The British Library as you see it today is the coming together of multiple libraries and organizations, including the British Museum Library as well as the National Lending LIbrary for Science and Technology.
As you walk around, notice the architecture within the library. Can you see any odes to its history as an old rail goods yard?
This library opened to the public in 1997 and was officially inaugurated by HM Queen Elizabeth II.
Who should go to the British Library?
Unlike many attractions in London that are good for the whole family, the British Library will really hit home for certain types of people.
I would recommend that you visit the British Museum if:
- you’re an adult visitor to London who wants to see the major sites
- you’re a child with an excitement about reading or understanding of big names like Shakespeare
- you identify as a “reader” and love books
While this covers many people, I would not recommend that those with small children spend a lot of time here, as they would have more fun at a place like the Science Museum or Natural History Museum that are more interactive.
They are welcome, of course, but probably won’t want to spend the same amount of time wandering around the cases of sacred texts as you do, so turn it into a lunch stop for them and get something in the café and then take a quick tour of the Treasures of the British Museum exhibit before you leave.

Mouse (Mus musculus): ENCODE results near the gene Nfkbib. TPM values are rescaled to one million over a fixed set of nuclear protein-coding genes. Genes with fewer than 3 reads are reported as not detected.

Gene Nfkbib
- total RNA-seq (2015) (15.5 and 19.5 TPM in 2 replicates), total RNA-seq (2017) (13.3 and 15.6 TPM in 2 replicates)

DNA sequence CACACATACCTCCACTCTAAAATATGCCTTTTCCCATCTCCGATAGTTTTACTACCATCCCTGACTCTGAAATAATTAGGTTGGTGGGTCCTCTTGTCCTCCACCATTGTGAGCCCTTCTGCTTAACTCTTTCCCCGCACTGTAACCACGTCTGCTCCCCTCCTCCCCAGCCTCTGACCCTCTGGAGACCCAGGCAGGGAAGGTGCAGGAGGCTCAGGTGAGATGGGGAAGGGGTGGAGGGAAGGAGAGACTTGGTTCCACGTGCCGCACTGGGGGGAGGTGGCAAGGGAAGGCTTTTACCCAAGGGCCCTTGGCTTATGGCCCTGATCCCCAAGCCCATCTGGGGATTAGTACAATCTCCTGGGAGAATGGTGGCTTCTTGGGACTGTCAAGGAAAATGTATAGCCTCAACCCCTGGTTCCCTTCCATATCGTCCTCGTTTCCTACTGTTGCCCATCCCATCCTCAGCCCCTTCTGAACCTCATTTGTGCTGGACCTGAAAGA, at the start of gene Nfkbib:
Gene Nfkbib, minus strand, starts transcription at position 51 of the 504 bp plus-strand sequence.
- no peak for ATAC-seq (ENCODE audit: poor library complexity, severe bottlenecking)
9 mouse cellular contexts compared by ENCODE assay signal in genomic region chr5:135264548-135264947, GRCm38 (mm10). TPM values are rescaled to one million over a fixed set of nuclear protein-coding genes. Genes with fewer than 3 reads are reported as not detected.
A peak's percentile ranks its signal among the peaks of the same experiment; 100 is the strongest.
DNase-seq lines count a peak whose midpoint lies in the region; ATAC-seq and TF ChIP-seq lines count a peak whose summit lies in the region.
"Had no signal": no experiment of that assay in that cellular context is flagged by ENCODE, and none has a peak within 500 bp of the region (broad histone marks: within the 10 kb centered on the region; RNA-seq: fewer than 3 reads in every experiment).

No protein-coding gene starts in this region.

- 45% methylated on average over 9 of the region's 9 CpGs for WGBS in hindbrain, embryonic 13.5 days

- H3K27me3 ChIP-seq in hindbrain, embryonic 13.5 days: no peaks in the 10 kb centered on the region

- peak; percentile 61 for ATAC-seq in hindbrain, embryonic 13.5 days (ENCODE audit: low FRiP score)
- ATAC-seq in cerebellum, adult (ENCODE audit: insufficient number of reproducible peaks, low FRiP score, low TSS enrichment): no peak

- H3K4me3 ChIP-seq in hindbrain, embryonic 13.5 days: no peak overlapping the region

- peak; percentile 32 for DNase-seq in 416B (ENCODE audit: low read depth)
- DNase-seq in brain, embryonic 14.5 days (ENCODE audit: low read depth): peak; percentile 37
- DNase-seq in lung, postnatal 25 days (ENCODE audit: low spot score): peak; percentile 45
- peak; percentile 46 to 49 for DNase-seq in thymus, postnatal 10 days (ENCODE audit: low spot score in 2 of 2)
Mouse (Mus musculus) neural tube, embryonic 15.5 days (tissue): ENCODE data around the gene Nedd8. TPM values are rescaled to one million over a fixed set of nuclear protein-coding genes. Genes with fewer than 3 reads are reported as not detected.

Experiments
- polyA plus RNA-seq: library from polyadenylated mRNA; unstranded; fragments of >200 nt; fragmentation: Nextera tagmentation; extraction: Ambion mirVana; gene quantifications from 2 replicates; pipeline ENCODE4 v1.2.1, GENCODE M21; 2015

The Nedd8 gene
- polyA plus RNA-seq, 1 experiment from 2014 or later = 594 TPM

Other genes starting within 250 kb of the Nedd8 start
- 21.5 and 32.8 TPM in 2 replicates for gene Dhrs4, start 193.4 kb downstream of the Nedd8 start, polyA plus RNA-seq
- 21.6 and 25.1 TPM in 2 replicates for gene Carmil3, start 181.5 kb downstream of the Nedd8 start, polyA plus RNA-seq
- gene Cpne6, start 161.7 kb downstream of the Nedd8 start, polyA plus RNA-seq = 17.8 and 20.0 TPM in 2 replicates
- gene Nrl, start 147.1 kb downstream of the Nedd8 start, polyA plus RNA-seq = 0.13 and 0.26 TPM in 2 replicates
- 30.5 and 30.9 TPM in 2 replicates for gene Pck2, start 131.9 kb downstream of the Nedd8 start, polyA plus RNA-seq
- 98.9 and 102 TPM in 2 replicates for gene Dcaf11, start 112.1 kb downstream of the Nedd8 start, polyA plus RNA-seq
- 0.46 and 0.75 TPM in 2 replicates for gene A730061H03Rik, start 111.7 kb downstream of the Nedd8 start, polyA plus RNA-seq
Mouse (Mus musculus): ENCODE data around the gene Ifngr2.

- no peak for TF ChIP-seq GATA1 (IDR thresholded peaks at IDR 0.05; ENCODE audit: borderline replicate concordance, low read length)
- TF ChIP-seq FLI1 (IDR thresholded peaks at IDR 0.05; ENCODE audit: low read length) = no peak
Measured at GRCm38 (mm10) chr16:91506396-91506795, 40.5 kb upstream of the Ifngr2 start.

Where is the British Library?
The British Library is easily accessible from a few tube stations, being just a short walk from King’s Cross and Euston Station.
It is in the heart of Central London, and so close to everything that it’s easy to add into your London itinerary (psst – if you need help organizing your London itinerary, don’t forget to take advantage of my UK itinerary planning services here!).
How to Get to the British Library
You’ll find the British Library at 96 Euston Rd, London NW1 2DB.
It’s an 8 minute walk from King’s Cross Station.
or a 6 minute walk from Euston Station.
British Library Entrance Fee
The best part for visitors is that entrance to the British Library in order to see the Treasures of the British Library exhibit, walk around the interior, or get something from the café is absolutely free.